This generation of students now risks losing $17 trillion in lifetime earnings in present value, or about 14 percent of today’s global GDP, as a result of COVID-19 pandemic-related school closures, says a new report published by the World Bank, UNESCO, and UNICEF on December 6.

The new projection reveals that the impact is more severe than previously thought, and far exceeds the US$10 trillion estimates released in 2020.

In addition, The State of the Global Education Crisis: A Path to Recovery report shows that in low- and middle-income countries, the share of children living in Learning Poverty – already 53 percent before the pandemic – could potentially reach 70 percent given the long school closures and the ineffectiveness of remote learning to ensure full learning continuity during school closures.

Simulations estimating that school closures resulted in significant learning losses are now being corroborated by real data, according to the report.     

Children from low-income households, children with disabilities, and girls were less likely to access remote learning than their peers.  This was often due to lack of accessible technologies and the availability of electricity, connectivity, and devices, as well as discrimination and gender norms.

Younger students had less access to remote learning and were more affected by learning loss than older students, especially among pre-school age children in pivotal learning and development stages.

The detrimental impact on learning has disproportionately affected the most marginalized or vulnerable.

Initial evidence points to larger losses among girls, as they are quickly losing the protection that schools and learning offers to their well-being and life chances.

The report highlights that, to date, less than 3 percent of governments’ stimulus packages have been allocated to education.  The report notes that more than 200 million learners live in low- and lower middle-income countries that are unprepared to deploy remote learning during emergency school closures. 

Reopening schools must remain a top and urgent priority globally to stem and reverse learning losses. Countries should put in place Learning Recovery Programs with the objective of assuring that students of this generation attain at least the same competencies of the previous generation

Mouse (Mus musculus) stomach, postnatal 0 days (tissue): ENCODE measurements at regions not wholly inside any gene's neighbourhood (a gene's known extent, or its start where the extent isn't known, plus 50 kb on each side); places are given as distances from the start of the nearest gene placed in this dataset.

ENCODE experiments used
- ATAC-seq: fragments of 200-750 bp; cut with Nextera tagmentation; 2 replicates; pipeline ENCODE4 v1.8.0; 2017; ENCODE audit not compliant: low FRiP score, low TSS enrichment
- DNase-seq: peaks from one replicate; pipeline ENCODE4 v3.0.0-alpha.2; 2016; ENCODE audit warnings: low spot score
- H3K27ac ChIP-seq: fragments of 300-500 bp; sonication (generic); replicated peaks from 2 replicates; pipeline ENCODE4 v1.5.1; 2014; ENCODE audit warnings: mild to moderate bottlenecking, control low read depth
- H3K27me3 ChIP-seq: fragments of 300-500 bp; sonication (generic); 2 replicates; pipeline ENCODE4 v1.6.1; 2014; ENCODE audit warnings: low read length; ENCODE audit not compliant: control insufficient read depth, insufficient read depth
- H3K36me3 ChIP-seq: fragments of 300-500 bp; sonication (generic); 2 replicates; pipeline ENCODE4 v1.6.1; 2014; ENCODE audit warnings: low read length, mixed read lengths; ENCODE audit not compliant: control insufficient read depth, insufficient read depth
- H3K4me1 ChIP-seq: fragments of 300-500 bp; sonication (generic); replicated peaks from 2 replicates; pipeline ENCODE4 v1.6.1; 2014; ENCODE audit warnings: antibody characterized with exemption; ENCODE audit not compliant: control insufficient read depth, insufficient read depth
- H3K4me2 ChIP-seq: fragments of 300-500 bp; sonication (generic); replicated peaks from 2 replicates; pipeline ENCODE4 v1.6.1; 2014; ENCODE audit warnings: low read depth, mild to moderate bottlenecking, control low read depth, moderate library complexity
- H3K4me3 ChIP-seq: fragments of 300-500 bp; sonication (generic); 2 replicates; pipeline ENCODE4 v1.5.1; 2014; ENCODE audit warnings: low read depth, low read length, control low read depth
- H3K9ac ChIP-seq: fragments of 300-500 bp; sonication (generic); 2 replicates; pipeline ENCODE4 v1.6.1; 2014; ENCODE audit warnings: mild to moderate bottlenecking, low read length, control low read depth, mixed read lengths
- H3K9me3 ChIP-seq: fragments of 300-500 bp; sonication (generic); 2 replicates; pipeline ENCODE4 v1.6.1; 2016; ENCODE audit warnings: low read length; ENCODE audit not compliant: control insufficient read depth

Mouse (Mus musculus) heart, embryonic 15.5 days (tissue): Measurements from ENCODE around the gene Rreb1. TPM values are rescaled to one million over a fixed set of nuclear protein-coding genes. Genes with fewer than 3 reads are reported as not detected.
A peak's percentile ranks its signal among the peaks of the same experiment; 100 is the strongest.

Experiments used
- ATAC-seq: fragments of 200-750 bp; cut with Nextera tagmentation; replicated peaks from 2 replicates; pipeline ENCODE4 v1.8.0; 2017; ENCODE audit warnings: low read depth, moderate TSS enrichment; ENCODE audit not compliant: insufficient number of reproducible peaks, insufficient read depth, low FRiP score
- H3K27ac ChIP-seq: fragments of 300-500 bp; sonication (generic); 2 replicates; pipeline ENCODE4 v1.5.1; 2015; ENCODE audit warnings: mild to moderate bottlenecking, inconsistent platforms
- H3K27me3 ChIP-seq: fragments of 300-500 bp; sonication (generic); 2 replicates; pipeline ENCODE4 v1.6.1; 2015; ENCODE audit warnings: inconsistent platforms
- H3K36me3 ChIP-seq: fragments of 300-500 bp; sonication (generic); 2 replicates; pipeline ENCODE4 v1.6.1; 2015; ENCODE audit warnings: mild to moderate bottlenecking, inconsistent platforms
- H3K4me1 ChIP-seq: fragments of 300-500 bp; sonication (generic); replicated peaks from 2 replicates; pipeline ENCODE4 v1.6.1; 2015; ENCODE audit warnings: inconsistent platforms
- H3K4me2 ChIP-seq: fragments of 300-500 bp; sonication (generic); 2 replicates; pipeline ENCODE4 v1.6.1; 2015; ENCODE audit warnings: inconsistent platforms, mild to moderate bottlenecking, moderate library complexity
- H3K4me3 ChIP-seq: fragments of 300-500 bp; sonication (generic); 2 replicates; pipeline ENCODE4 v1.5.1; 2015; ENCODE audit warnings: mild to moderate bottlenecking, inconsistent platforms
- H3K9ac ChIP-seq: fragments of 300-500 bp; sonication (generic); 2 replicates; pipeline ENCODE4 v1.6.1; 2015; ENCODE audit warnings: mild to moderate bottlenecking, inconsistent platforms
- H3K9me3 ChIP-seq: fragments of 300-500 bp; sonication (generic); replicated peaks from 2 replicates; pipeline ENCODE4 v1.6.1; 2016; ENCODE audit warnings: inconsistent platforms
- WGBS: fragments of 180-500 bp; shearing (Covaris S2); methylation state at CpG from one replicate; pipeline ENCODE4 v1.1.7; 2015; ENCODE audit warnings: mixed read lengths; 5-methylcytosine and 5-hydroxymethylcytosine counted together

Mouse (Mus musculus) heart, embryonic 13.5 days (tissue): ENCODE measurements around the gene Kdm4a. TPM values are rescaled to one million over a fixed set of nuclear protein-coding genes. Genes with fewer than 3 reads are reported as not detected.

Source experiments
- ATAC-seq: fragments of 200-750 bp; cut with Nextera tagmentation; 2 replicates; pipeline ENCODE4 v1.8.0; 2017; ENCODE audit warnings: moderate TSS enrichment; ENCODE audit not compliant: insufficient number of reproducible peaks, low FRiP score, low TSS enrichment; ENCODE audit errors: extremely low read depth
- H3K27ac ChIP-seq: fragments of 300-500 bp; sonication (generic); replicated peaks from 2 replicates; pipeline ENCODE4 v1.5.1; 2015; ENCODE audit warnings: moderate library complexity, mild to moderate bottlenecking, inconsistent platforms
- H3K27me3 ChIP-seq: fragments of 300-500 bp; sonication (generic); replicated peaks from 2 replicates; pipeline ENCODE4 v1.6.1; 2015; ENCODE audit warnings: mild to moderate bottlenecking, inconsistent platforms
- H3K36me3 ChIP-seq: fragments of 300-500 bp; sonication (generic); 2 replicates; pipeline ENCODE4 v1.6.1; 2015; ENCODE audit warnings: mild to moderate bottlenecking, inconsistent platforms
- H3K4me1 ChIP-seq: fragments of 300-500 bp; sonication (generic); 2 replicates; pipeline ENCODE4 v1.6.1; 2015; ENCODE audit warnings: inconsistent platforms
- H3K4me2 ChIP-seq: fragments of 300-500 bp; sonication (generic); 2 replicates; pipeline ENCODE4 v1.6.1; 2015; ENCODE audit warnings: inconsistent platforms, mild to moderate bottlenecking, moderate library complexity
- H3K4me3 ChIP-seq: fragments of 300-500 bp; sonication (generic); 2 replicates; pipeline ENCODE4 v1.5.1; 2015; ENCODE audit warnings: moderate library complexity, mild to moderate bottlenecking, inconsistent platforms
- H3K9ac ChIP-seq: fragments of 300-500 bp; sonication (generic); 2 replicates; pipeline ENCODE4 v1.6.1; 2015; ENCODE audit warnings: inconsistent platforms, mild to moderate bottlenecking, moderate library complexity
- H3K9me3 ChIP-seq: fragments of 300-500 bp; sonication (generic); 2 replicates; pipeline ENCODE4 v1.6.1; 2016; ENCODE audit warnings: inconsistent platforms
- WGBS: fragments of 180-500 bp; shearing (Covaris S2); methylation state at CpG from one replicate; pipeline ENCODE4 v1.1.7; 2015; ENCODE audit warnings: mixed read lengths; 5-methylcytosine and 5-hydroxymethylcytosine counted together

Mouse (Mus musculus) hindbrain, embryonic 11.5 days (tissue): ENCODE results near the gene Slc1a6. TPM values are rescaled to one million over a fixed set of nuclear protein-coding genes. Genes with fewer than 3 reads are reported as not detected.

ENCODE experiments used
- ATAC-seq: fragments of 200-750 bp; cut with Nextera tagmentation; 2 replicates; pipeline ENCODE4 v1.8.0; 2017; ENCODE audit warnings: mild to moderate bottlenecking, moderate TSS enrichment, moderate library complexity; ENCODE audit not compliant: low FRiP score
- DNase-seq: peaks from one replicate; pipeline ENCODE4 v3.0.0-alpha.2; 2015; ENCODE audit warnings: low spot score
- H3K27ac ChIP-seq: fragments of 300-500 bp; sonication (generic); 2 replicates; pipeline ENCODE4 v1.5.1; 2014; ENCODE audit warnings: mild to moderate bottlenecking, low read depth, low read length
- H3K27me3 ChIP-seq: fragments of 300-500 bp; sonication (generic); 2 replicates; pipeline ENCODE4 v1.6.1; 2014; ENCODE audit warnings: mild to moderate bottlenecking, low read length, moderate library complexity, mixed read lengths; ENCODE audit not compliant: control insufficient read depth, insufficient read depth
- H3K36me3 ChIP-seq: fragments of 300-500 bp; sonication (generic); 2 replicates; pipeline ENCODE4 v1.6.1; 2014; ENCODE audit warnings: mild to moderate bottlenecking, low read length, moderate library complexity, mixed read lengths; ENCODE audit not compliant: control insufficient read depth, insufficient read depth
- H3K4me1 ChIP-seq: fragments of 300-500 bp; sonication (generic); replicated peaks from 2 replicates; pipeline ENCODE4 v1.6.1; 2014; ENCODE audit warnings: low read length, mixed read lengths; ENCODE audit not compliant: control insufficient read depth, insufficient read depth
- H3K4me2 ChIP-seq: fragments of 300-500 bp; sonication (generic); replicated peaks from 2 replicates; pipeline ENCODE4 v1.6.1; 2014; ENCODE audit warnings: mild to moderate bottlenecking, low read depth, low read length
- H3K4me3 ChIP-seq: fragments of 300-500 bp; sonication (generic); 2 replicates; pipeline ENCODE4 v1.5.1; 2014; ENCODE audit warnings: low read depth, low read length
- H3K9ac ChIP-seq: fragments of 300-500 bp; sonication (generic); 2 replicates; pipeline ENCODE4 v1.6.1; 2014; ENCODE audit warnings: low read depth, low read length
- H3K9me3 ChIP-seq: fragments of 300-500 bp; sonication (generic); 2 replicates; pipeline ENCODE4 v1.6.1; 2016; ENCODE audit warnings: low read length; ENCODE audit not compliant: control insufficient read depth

As far as Tajikistan is concerned, the situation in its high school sector is becoming critical.  Eurasianet notes that Tajik officials meanwhile freely admit that schools, which were already straining to deliver an acceptable education, are being decimated by the teacher exodus.

The top education official in the southern province of Khatlon, Ashourali Olimi, said in September that 750 teachers in that region had quit their jobs this year.  He pinpointed their “difficult financial position” as the cause.

Deputy Education Minister Nourali Sobirzoda acknowledged later the same month that the situation was becoming critical across the country.

Many teachers in Tajikistan reportedly quit over the summer to search for work in Russia, and Tajik schools are currently experiencing an acute shortage of teachers.

Teachers’ salaries were always horribly low in Tajikistan but living costs have soared since the pandemic began.

Thus, Eurasianet notes that Irosfil (his real name is not used) worked for 10 years as a teacher in Vahdat Township before finding that his salary could no longer stretch to feed his family of six.  He now works as a street cleaner and delivery worker in Moscow.  Menial work in Moscow reportedly can reap up to $800 per month.  Irosfil shares a two-room flat in the Russian capital with nine other Tajiks, which allows him to keep his monthly living costs to around 15,000 rubles ($210).  He sends roughly the same amount home and can save any money left over for the future.

As a deputy school director in Vahdat, Irosfil was paid $180 per month – almost twice as much as most of his colleagues, whose salaries hover closer to the $100 mark, according to Eurasianet.

Irosfil reportedly estimates that he was one of seven teachers that quit his school the same month out of a total teaching staff of 56. 

According to official statistics, there are over 98,000 teachers in Tajikistan with higher-education qualifications, a further 30,000 with vocational training and a further 1,800 who took up their posts immediately after leaving high school.

Experts fear a rapid deterioration in standards if the trend continues.